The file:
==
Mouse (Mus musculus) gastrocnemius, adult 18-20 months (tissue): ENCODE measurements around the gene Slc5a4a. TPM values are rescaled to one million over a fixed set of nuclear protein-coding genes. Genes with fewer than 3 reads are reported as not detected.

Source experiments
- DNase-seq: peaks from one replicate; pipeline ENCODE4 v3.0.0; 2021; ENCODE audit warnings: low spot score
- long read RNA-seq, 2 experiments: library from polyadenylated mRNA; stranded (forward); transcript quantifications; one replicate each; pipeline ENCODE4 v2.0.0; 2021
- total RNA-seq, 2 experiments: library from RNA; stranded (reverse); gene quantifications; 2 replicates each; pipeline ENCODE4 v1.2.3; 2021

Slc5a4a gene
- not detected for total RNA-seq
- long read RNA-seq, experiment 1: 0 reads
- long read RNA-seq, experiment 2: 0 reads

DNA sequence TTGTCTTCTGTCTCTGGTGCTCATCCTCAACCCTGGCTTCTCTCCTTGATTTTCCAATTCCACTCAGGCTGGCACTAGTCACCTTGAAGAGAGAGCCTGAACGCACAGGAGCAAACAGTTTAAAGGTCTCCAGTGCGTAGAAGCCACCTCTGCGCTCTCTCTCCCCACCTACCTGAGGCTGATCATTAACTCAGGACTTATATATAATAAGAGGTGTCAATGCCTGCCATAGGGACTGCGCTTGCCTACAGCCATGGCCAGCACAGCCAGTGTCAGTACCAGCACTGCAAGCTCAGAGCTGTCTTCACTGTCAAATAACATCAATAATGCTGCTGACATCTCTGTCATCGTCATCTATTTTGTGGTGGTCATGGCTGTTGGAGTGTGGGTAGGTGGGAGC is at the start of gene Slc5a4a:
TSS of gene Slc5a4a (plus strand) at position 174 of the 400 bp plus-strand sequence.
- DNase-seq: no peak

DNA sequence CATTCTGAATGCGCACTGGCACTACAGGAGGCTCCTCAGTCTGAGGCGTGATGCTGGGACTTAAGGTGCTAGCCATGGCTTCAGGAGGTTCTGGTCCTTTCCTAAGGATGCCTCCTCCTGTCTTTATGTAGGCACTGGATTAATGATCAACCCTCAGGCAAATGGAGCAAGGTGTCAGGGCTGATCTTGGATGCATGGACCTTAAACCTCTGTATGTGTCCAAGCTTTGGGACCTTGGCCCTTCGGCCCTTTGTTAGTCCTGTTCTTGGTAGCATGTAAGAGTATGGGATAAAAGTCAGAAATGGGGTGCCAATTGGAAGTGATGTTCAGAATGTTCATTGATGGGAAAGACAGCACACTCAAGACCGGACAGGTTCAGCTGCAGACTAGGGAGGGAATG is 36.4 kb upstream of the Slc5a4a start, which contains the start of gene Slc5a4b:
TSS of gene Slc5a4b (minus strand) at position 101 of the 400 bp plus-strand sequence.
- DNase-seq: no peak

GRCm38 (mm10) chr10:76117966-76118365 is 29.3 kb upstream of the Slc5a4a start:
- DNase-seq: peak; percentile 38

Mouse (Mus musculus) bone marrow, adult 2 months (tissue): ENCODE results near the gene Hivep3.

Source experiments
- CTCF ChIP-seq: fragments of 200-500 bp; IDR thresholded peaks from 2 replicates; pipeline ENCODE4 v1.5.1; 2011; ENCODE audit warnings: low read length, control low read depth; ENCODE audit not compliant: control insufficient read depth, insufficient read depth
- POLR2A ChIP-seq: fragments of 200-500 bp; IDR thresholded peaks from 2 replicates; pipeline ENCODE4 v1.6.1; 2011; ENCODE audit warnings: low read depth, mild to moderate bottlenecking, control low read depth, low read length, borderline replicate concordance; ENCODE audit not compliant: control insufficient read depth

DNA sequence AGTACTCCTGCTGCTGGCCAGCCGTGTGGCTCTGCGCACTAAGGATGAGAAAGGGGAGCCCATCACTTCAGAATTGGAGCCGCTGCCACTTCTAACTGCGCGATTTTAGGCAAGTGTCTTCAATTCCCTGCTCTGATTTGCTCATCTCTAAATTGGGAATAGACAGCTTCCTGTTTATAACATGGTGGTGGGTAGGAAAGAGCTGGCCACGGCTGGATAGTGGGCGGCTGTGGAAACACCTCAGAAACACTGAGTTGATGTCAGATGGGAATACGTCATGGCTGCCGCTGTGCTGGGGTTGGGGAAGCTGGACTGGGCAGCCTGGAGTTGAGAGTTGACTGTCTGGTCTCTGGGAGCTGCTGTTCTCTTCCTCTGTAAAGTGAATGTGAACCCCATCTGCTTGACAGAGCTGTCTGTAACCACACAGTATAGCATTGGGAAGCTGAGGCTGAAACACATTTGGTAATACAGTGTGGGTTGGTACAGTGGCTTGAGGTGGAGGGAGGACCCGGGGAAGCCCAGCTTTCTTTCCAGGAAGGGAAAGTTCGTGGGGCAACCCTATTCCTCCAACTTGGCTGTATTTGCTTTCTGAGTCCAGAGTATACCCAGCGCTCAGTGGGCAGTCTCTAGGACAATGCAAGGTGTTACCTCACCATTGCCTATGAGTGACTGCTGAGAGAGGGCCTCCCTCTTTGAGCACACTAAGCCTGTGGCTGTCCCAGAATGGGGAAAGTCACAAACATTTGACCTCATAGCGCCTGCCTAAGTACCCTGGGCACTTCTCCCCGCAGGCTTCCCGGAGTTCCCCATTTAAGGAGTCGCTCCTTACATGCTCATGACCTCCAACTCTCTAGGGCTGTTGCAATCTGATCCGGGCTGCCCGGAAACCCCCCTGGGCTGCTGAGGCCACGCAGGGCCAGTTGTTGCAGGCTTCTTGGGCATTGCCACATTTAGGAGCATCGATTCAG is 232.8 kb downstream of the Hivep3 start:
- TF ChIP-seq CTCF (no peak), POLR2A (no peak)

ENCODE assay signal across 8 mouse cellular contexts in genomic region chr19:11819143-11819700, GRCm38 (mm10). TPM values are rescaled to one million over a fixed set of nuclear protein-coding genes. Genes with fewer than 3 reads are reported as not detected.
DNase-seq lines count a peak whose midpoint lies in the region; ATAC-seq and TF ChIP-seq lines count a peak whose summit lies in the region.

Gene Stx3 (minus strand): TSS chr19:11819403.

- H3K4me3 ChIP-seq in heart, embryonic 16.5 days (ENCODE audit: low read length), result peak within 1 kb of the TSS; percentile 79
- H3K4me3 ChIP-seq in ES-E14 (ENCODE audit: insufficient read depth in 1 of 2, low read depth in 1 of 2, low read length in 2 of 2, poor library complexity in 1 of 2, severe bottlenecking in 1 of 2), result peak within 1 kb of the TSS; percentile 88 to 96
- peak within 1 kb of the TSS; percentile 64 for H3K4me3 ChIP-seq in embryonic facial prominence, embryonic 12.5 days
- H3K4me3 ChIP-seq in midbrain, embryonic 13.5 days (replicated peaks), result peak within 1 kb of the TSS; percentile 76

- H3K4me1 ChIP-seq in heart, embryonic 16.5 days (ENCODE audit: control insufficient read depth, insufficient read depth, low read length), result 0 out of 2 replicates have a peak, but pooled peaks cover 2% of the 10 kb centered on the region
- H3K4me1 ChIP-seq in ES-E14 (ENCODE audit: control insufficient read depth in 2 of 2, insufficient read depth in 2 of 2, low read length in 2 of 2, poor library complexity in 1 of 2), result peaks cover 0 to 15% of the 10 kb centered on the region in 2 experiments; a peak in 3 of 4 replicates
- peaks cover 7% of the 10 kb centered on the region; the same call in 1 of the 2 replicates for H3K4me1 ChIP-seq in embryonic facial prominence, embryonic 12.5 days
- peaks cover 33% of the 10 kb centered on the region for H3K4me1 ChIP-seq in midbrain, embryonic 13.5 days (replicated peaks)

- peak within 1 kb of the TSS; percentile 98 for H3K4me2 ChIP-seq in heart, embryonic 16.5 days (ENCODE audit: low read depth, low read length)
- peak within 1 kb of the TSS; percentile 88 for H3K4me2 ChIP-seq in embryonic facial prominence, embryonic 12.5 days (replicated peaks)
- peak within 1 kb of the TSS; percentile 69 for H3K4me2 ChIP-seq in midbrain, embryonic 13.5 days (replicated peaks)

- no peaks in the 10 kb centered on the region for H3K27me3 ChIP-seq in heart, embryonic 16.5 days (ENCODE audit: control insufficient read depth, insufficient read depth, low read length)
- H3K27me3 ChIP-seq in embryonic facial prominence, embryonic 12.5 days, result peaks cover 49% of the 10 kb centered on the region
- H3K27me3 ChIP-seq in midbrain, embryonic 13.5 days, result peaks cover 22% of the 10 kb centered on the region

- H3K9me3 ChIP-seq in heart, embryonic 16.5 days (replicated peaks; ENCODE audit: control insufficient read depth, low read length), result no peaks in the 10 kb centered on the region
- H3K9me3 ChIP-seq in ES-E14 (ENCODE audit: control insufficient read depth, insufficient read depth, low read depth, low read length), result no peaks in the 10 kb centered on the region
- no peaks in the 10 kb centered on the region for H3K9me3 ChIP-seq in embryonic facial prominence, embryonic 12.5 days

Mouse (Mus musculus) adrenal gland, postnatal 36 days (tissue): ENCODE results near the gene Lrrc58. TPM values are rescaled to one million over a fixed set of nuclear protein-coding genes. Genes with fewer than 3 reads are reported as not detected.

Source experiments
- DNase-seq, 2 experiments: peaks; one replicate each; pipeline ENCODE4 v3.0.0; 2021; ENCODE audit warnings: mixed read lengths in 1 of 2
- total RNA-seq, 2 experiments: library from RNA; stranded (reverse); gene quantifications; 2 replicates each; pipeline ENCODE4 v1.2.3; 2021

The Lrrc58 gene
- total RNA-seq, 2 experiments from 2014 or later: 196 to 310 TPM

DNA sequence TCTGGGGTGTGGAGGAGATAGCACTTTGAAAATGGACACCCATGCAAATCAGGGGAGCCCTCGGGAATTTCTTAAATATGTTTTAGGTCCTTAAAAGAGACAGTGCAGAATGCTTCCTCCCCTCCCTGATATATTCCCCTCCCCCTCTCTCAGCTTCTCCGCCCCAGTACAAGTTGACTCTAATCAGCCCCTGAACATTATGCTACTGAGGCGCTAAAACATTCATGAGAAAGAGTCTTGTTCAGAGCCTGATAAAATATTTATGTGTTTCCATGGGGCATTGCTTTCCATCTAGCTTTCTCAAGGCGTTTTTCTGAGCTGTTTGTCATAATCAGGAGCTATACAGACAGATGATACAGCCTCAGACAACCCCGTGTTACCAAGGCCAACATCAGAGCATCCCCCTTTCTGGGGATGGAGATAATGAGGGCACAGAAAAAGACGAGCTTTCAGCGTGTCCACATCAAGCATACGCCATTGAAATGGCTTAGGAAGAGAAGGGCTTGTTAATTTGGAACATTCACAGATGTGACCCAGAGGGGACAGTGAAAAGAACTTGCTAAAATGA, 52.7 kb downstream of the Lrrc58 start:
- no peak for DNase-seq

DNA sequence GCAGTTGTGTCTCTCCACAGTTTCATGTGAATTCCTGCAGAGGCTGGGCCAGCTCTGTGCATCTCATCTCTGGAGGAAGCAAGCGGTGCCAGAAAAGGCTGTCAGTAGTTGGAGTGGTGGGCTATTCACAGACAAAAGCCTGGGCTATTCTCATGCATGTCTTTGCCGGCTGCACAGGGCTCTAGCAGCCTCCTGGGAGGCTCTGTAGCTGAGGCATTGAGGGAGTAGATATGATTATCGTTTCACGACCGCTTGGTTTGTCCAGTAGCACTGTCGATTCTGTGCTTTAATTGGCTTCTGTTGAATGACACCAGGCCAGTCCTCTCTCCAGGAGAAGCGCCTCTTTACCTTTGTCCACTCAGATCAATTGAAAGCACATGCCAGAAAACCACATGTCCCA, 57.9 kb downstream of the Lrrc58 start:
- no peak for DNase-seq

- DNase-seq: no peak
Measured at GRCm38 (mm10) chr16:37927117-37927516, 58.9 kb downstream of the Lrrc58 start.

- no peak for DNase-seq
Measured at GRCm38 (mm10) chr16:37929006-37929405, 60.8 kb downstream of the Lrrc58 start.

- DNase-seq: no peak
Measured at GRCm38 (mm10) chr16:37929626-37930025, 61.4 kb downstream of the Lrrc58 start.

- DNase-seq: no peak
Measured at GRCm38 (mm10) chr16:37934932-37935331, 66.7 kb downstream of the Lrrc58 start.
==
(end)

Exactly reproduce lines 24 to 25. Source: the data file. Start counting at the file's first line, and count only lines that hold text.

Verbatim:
ENCODE assay signal across 8 mouse cellular contexts in genomic region chr19:11819143-11819700, GRCm38 (mm10). TPM values are rescaled to one million over a fixed set of nuclear protein-coding genes. Genes with fewer than 3 reads are reported as not detected.
DNase-seq lines count a peak whose midpoint lies in the region; ATAC-seq and TF ChIP-seq lines count a peak whose summit lies in the region.